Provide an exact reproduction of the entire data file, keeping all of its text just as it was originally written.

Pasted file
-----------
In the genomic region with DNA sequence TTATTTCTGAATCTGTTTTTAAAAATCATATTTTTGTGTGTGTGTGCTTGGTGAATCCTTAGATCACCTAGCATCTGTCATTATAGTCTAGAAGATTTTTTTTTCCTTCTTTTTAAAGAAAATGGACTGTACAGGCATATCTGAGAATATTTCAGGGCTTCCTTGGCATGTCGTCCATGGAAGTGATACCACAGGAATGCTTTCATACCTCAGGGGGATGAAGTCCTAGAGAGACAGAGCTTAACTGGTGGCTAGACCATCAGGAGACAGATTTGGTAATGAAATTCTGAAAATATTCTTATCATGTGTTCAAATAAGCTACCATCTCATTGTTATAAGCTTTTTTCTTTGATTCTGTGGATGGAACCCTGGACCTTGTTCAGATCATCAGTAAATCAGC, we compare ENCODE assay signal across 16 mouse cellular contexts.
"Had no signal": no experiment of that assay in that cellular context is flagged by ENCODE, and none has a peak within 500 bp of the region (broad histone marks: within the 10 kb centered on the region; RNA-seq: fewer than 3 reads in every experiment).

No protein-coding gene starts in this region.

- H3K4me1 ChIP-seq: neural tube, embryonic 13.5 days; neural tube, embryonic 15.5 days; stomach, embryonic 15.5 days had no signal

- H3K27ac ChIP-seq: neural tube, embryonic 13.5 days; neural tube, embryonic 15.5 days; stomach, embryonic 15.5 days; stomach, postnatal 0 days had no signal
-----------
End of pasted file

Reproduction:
In the genomic region with DNA sequence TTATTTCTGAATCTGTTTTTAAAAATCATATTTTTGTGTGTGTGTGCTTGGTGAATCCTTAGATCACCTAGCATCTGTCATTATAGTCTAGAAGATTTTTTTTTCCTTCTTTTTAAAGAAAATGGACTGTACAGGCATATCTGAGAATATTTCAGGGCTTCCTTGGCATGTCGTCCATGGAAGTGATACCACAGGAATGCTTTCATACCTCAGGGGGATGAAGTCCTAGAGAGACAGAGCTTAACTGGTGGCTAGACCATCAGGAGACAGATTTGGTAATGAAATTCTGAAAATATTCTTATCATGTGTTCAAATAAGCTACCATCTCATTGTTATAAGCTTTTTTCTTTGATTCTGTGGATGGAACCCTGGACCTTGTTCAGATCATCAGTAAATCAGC, we compare ENCODE assay signal across 16 mouse cellular contexts.
"Had no signal": no experiment of that assay in that cellular context is flagged by ENCODE, and none has a peak within 500 bp of the region (broad histone marks: within the 10 kb centered on the region; RNA-seq: fewer than 3 reads in every experiment).

No protein-coding gene starts in this region.

- H3K4me1 ChIP-seq: neural tube, embryonic 13.5 days; neural tube, embryonic 15.5 days; stomach, embryonic 15.5 days had no signal

- H3K27ac ChIP-seq: neural tube, embryonic 13.5 days; neural tube, embryonic 15.5 days; stomach, embryonic 15.5 days; stomach, postnatal 0 days had no signal